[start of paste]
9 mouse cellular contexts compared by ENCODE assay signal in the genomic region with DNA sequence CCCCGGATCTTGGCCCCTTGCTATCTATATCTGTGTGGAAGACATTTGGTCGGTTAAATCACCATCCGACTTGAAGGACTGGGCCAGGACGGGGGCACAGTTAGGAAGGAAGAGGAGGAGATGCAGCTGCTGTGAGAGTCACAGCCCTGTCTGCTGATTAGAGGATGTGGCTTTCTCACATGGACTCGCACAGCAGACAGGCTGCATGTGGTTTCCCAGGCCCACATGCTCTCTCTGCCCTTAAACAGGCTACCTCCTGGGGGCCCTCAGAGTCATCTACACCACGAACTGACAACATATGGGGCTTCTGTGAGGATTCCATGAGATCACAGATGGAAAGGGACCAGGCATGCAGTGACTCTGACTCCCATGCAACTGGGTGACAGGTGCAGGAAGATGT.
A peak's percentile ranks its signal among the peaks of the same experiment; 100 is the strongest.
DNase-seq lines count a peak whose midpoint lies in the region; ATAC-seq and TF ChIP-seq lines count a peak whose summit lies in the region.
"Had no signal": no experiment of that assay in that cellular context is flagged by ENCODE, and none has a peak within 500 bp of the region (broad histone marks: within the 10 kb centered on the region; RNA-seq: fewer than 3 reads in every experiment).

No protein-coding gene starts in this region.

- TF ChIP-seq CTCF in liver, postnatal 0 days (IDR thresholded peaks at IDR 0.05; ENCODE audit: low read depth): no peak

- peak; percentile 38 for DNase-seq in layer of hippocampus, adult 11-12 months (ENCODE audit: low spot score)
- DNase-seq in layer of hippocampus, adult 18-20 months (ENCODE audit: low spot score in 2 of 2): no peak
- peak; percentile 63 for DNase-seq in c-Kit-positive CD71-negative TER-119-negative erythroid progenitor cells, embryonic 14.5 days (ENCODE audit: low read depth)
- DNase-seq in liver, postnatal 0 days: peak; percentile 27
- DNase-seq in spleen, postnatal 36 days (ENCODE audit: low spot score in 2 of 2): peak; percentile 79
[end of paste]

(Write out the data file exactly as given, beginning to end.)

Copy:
9 mouse cellular contexts compared by ENCODE assay signal in the genomic region with DNA sequence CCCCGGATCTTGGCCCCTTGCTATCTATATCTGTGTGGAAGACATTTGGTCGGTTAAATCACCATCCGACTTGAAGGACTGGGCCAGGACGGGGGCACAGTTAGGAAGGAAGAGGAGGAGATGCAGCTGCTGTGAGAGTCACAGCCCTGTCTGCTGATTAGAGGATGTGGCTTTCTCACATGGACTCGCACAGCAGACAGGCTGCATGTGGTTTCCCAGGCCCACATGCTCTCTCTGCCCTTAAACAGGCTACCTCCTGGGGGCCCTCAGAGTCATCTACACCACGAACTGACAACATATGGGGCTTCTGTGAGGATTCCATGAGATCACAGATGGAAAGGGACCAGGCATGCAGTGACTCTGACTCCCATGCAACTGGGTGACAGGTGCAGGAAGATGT.
A peak's percentile ranks its signal among the peaks of the same experiment; 100 is the strongest.
DNase-seq lines count a peak whose midpoint lies in the region; ATAC-seq and TF ChIP-seq lines count a peak whose summit lies in the region.
"Had no signal": no experiment of that assay in that cellular context is flagged by ENCODE, and none has a peak within 500 bp of the region (broad histone marks: within the 10 kb centered on the region; RNA-seq: fewer than 3 reads in every experiment).

No protein-coding gene starts in this region.

- TF ChIP-seq CTCF in liver, postnatal 0 days (IDR thresholded peaks at IDR 0.05; ENCODE audit: low read depth): no peak

- peak; percentile 38 for DNase-seq in layer of hippocampus, adult 11-12 months (ENCODE audit: low spot score)
- DNase-seq in layer of hippocampus, adult 18-20 months (ENCODE audit: low spot score in 2 of 2): no peak
- peak; percentile 63 for DNase-seq in c-Kit-positive CD71-negative TER-119-negative erythroid progenitor cells, embryonic 14.5 days (ENCODE audit: low read depth)
- DNase-seq in liver, postnatal 0 days: peak; percentile 27
- DNase-seq in spleen, postnatal 36 days (ENCODE audit: low spot score in 2 of 2): peak; percentile 79